BURLINGTON — A Burlington Area School District teacher is facing criticism and support for including Black Lives Matter resource materials in a lesson with her fourth-graders.
Superintendent Steve Plank sent out a letter last month, writing that as students were asking questions about unrest in Kenosha, a fourth-grade teacher at Cooper Elementary shared Black Lives Matter resource material as part of a Social Studies class.
Plank said this was an "individual decision" and not part of the approved curriculum.
"When we explored why this material was used, we learned that the class discussion ranged from how police officers protect us to why protests sometimes turn violent," Plank wrote in the letter.
The teacher has been identified as Melissa Statz, and a district spokesperson says she was hired last month.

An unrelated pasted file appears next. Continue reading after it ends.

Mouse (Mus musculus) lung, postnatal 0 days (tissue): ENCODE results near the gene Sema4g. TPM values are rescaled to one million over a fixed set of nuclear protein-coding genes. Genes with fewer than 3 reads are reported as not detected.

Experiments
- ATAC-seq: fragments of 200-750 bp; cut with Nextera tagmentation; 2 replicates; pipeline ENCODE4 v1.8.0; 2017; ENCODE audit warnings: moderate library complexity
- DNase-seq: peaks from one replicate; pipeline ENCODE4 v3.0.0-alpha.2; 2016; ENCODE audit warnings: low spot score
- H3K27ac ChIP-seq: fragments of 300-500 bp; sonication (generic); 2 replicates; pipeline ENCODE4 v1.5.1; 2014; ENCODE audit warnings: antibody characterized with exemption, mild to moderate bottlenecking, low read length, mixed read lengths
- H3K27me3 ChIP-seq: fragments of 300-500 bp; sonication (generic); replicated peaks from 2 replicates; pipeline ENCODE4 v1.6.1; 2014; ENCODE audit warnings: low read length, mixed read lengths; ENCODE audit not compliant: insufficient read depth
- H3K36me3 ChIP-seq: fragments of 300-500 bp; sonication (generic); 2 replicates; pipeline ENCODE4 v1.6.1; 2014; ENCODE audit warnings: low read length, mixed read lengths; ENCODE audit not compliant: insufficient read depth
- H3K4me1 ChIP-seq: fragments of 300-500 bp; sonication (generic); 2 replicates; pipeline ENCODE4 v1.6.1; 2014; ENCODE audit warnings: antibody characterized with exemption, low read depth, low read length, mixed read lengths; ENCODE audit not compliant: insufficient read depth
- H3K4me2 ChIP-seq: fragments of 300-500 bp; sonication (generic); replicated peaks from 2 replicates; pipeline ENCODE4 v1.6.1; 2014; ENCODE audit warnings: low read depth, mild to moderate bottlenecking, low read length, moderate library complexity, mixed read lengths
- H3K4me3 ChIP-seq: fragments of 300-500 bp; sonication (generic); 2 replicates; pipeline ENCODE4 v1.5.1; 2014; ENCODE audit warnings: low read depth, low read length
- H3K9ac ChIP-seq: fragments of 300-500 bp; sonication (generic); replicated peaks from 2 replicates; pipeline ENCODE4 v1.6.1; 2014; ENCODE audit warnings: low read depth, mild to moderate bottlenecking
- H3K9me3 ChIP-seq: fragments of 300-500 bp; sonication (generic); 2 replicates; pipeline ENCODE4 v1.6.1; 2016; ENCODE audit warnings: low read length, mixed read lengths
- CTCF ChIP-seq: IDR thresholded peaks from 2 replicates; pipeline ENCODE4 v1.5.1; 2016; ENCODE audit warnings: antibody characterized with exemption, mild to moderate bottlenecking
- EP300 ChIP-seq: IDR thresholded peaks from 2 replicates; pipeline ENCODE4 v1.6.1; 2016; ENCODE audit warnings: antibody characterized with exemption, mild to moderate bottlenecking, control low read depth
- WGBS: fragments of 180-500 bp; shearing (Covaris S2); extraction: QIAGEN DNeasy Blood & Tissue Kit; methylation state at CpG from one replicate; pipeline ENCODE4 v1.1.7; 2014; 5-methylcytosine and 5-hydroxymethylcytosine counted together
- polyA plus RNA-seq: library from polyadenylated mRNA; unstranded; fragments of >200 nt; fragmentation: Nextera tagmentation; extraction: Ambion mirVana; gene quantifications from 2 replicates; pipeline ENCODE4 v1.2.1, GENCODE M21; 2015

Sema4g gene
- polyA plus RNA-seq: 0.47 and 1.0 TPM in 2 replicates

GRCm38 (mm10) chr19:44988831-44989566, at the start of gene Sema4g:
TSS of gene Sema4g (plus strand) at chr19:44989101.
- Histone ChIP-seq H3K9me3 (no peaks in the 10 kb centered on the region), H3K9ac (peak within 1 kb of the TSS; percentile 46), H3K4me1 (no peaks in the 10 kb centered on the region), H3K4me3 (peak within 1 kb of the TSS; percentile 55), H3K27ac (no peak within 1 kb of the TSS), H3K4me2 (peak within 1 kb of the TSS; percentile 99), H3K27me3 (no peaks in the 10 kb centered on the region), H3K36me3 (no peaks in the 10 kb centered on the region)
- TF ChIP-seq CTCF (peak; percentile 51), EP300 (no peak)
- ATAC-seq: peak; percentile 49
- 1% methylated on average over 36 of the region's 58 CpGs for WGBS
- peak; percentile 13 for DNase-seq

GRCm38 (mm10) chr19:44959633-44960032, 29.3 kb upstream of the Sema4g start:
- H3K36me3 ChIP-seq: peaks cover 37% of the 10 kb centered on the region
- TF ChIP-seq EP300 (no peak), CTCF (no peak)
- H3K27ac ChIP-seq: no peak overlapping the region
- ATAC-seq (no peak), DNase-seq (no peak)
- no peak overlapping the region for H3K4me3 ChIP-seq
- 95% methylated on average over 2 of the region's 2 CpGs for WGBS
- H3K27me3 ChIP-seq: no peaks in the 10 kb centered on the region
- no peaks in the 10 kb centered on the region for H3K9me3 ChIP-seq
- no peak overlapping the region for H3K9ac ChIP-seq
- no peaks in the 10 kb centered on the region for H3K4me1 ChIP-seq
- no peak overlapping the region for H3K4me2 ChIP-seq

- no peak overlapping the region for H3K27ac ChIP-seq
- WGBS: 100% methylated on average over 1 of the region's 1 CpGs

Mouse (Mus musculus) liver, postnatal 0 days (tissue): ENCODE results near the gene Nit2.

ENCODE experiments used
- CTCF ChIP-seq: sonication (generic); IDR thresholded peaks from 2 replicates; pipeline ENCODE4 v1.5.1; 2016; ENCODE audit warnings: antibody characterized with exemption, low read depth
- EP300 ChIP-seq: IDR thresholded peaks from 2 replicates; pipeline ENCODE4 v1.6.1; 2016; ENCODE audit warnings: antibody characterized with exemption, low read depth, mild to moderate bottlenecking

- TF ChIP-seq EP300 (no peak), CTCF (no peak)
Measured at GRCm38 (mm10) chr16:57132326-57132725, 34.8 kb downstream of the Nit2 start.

"While we are committed to creating more opportunities for conversation, we seek to do this from a neutral perspective. We have reminded staff to use supplemental resources that are age and developmentally appropriate without religious or political influence," Plank wrote in the letter.
Dozens of people gathered at a school board meeting Monday night to express their thoughts about the lesson. Public comment lasted for nearly two hours.
Some spoke in support of the teacher.
"Black Lives Matter is not religious, it is not political, it is a human right," said Darnisha Garbade, who leads up the Burlington Coalition to Dismantle Racism.
Others said they believe the teacher is promoting her personal beliefs.
"The board needs to take action on this because if this is not fulfilled and approved in the curriculum the materials that were used will be minimum to what will happen in the future," said Philip Ketterhagen, who used to serve on the school board.
Burlington School Board President Roseanne Hahn said the board and administration do not believe the teacher should lose her job, and that they will address it internally.